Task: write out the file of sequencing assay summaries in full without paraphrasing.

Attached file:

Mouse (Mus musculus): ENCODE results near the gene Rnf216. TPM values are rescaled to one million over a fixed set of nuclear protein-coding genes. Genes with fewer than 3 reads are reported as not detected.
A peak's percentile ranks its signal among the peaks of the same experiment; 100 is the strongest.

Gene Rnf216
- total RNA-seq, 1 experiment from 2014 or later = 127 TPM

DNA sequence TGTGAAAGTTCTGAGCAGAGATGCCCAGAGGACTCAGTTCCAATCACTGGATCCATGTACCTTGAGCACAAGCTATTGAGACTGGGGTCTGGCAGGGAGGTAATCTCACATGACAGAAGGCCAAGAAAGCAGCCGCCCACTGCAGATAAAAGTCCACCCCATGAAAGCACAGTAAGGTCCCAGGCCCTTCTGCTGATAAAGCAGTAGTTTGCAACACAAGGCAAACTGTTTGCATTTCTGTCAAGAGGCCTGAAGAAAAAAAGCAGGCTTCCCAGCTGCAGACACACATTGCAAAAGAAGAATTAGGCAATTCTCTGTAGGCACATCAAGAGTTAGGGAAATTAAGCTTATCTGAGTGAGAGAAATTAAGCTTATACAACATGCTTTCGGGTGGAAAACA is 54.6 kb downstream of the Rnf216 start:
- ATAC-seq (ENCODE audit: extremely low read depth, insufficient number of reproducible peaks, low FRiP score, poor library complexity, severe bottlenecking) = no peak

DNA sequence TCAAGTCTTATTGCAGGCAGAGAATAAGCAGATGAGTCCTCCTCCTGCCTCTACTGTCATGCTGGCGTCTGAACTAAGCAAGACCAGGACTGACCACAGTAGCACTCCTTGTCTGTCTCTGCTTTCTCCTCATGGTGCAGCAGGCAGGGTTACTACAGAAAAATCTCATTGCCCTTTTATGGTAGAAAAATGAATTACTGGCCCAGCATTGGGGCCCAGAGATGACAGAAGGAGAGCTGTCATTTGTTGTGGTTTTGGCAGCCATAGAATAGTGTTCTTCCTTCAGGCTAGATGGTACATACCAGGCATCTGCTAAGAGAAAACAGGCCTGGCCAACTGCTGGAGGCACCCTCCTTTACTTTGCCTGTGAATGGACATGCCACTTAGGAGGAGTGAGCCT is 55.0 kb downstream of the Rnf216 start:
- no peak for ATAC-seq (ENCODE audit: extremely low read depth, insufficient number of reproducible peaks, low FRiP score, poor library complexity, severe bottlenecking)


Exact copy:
Mouse (Mus musculus): ENCODE results near the gene Rnf216. TPM values are rescaled to one million over a fixed set of nuclear protein-coding genes. Genes with fewer than 3 reads are reported as not detected.
A peak's percentile ranks its signal among the peaks of the same experiment; 100 is the strongest.

Gene Rnf216
- total RNA-seq, 1 experiment from 2014 or later = 127 TPM

DNA sequence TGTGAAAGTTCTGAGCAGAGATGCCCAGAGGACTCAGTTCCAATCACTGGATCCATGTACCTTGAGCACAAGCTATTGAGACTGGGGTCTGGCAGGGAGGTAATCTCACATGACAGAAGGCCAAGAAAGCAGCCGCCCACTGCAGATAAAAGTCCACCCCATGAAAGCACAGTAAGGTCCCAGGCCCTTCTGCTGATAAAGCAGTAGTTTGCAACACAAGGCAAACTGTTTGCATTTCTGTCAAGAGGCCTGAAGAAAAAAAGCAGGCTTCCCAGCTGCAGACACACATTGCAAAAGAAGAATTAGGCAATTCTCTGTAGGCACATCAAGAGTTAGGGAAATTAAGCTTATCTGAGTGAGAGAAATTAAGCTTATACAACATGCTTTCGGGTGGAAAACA is 54.6 kb downstream of the Rnf216 start:
- ATAC-seq (ENCODE audit: extremely low read depth, insufficient number of reproducible peaks, low FRiP score, poor library complexity, severe bottlenecking) = no peak

DNA sequence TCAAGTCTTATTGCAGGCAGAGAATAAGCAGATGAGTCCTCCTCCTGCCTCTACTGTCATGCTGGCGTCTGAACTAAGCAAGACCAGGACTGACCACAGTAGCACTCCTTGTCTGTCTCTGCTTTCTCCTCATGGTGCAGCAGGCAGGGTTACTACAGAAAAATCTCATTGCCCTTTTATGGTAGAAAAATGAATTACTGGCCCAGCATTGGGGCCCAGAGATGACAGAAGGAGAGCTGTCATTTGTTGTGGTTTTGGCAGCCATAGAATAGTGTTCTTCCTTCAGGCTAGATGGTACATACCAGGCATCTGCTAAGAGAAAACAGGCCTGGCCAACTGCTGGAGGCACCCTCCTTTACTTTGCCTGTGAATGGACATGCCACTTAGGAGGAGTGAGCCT is 55.0 kb downstream of the Rnf216 start:
- no peak for ATAC-seq (ENCODE audit: extremely low read depth, insufficient number of reproducible peaks, low FRiP score, poor library complexity, severe bottlenecking)